Staphylococcus aureus Gram Stain: Introduction, Principle, Procedure and Result Interpretation

Staphylococcus aureus in single, pairs and clusters


Staphylococcus aureus in single, pairs and clusters in Gram stain as shown above picture. Gram stain is a differential stain and therefore it uses to differentiate Gram-positive and Gram-negative bacteria. It was devised originally by a Danish bacteriologist, Hans Christian Joachim Gram (1884) as a method of staining bacteria in his laboratory.

Principle of  Gram stain

Principle of Gram stain on the various basis, like permeability of cell wall of bacteria and formation of dye-iodine complex, affinity, pH of the cytoplasm of organisms and presence of magnesium ribonucleate  as follows:

Permeability of cell wall of bacteria and formation of the dye-iodine complex (lake): The permeability of the cell wall of Gram-negative bacteria is more porous compared to the Gram-positive bacterial cell wall. The formation of the lake takes place in the cytoplasm of bacteria. The decolorizer ( alcohol) can not pass through the cell wall of Gram-positive bacteria and hence these cells become purple or violet whereas the Gram-negative bacterial cell wall permits the above decolorizer into the cell. Since the complex is soluble in organic solvent and insoluble in water, the dye-iodine complex will be washed away from the cell. As a result, these cells, now, are colorless and will take the color of counterstain, i.e. safranin or neutral red or dilute carbol fuchsin and appear pink/ red as shown in negative control as shown above picture.


Acidic substances have an affinity to basic dye and basic substances have an affinity to acidic dye.

The pH of the Cytoplasm of 0organisms

pH could be another factor that researchers have shown to describe the principle of Gram stain. The pH of the cytoplasm of Gram-positive bacteria is 2-3 whereas that of Gram-negative bacteria is 4-5. The acidic nature of the cytoplasm is further increased after the addition of iodine. Thus, it is the acidity of the cytoplasm of Gram-positive bacteria, which has an affinity to basic dye.

Presence of Magnesium ribonucleate 

Magnesium ribonucleate in the Gram-positive bacteria has an affinity to basic due. As a result, Gram-positive bacteria take the color of crystal violet. It has also been proved that these bacteria become Gram-negative after removal of Magnesium ribonucleate.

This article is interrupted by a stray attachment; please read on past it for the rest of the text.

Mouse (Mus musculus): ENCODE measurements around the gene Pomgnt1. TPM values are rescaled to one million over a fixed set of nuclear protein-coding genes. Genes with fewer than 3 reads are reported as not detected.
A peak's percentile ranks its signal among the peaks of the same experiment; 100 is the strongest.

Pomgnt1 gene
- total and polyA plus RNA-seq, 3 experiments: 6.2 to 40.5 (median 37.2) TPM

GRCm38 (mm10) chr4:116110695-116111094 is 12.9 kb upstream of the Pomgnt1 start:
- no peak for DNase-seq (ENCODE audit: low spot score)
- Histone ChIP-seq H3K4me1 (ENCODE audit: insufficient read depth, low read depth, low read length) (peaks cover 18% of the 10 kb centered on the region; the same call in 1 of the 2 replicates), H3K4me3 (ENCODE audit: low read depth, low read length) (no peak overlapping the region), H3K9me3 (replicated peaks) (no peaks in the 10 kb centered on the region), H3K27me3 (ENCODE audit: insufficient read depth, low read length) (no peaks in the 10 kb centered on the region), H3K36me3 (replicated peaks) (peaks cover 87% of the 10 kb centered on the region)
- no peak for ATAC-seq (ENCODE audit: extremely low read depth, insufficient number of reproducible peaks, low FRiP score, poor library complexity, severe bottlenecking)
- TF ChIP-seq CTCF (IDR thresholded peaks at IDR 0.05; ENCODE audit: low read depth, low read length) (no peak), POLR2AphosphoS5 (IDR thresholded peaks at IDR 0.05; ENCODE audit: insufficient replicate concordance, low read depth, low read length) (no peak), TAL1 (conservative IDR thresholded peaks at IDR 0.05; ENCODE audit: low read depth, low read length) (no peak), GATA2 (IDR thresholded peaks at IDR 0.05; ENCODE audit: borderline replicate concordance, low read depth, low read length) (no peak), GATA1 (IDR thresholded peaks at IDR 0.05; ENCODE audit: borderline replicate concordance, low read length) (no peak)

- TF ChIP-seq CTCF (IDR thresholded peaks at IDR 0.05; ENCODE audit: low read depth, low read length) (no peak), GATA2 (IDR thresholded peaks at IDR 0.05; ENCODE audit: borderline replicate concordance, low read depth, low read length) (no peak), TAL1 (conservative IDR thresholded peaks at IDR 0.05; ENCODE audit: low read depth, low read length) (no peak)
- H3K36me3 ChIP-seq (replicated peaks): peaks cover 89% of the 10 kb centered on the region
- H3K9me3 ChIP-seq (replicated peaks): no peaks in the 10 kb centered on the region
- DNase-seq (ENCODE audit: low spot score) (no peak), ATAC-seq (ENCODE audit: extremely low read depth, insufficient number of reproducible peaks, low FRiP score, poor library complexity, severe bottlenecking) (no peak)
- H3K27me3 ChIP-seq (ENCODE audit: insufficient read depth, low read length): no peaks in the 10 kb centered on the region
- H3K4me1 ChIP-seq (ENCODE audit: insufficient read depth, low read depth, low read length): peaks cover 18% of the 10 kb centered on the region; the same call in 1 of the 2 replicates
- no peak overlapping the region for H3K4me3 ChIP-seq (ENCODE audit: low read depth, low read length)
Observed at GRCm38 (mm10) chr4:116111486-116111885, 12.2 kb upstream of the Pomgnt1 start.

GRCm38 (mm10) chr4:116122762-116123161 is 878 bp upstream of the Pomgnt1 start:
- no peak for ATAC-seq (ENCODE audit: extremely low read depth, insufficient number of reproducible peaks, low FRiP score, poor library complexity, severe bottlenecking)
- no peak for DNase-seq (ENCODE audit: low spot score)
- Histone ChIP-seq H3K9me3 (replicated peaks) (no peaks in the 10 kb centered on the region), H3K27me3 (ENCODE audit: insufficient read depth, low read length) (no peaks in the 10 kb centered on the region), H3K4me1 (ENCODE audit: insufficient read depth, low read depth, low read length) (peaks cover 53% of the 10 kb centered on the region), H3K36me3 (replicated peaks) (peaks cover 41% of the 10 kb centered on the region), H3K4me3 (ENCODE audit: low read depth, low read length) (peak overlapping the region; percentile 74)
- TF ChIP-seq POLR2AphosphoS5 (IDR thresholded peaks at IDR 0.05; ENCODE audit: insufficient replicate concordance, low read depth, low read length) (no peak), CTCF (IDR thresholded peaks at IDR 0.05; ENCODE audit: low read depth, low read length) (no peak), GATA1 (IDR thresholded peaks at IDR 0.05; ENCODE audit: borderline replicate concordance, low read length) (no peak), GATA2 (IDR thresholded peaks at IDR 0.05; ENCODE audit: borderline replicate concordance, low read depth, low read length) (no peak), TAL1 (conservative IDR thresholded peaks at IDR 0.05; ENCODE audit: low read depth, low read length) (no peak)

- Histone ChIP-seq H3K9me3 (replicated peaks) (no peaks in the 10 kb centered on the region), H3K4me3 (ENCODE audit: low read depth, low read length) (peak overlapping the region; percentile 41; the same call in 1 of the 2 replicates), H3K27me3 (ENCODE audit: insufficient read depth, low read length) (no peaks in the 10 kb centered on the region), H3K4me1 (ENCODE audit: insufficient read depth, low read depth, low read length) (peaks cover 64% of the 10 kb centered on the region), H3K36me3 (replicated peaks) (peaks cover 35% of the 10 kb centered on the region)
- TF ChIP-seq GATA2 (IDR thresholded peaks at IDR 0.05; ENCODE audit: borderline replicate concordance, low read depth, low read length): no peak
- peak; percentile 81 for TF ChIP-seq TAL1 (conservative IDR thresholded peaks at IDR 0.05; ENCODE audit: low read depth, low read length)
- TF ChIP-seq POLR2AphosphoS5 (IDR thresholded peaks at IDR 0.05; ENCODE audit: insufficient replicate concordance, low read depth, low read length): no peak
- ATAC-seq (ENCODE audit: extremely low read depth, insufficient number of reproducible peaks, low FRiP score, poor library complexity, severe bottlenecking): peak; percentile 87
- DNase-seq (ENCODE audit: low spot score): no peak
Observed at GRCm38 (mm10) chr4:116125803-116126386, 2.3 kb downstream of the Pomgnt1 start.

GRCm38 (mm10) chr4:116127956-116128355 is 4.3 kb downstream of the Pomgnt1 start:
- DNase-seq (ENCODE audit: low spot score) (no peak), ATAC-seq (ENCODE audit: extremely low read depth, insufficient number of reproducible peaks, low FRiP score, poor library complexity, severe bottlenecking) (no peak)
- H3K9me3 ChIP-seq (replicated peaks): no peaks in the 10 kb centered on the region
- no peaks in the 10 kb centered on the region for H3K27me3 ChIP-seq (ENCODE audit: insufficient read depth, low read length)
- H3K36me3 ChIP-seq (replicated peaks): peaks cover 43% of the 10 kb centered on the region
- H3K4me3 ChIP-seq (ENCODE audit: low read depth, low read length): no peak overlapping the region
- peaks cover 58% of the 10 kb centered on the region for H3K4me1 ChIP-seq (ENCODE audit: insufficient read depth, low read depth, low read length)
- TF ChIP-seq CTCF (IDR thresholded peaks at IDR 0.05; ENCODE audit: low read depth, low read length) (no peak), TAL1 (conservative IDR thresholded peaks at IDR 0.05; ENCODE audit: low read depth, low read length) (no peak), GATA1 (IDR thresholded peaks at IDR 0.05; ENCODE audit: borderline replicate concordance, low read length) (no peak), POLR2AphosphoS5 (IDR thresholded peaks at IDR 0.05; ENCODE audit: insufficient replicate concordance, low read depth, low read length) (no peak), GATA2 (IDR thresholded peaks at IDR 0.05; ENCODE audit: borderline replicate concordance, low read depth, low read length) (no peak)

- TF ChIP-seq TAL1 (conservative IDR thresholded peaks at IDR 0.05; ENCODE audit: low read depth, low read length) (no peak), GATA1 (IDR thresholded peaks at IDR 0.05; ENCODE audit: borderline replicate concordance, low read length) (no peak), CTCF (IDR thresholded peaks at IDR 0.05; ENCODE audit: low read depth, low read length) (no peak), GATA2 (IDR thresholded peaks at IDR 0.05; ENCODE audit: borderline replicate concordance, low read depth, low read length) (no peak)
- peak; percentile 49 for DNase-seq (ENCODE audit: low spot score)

Requirements for Staining Staphylococcus  aureus

a) Compound light microscope

b) Reagents and glasswares

  • Bunsen flame
  • Wire loop
  • Clean grease-free slides
  • Marker pen
  • Crystal violet (Basic dye)
  • Gram’s iodine(mordant)
  • 95% ethanol (decolorizing agent)
  • 1% safranin or dilute carbol fuchsin or neutral red

c) Quality control strains

Positive Control (PC) : Staphylococcus aureus (ATCC 25923)

Negative Control (NC): Escherichia coli (ATCC 25922)

d) Specimen (Overnight culture of Staphylococcus aureus on Blood Agar was taken for Gram staining.)

Preparation of Staphylococcus aureus smear

  • Take a clean, and grease-free slide for making a smear.
  • Take a loopful of 0.85% saline i. e. physiological saline and place it on the Center of the slide.
  • With a straight wire touch the surface of a well-isolated colony from the blood agar and emulsify in the saline drop forming a thin film.
  • Allow the smear to air dry.
  • Heat fix the smear while holding the slide at one end, and by quickly passing the smear over the flame of the Bunsen burner two to three times.


  1. Cover the smear with crystal violet and allow it to stand for one minute.
  2. Rinse the smear gently under tap water.
  3. Cover the smear with Gram’s iodine and allow it to stand for one minute.
  4. Rinse smear again gently under tap water.
  5. Decolorize the smear with 95% alcohol.
  6. Rinse the smear again gently under tap water.
  7. Cover the smear again gently with safranin for one minute.
  8. Rinse the smear again gently under tap water and air dry it.
  9. Observe the smear first under the low power (10X) objective, and then under the oil immersion (100X) objective.


Positive Control:   violet color, round in shape in single, pairs and cluster

Test: Purple color, round in shape and arrangement in singles, pairs, and cluster

Negative Control: red in color and rod in shape

Result and Interpretation

Gram-positive: purple or violet color

Gram-negative: Pink or red in color

Cocci: round in shape

Bacilli: rod in shape

Positive Control(PC): Gram-positive cocci in single, pairs and cluster

Test: Gram-positive cocci in single, pairs, and cluster

Negative Control(NC): Gram-negative bacilli as shown above image.

Further Readings

  1. Mackie and Mc Cartney Practical Medical Microbiology. Editors: J.G. Colle, A.G. Fraser, B.P. Marmion, A. Simmous, 4th ed, Publisher Churchill Living Stone, New York, Melborne, Sans Franscisco 1996.
  2. A handbook of Clinical Microbiology by Prof. Dr. Bharat Mani Pokhrel
  3.  Manual of Clinical Microbiology. Editors: P.R. Murray, E. J. Baron, M. A. Pfaller, F. C. Tenover and R. H. Yolken, 7th ed 2005, Publisher ASM, USA
  4.  Textbook of Diagnostic Microbiology. Editors: Connie R. Mahon, Donald G. Lehman & George Manuselis, 3rd edition2007, Publisher Elsevier.
  5. Bailey & Scott’s Diagnostic Microbiology. Editors: Bettey A. Forbes, Daniel F. Sahm & Alice S. Weissfeld, 12th ed 2007, Publisher Elsevier.
  6. Clinical Microbiology Procedure Handbook Chief in editor H.D. Isenberg, Albert Einstein College of Medicine, New York, Publisher ASM (American Society for Microbiology), Washington DC.
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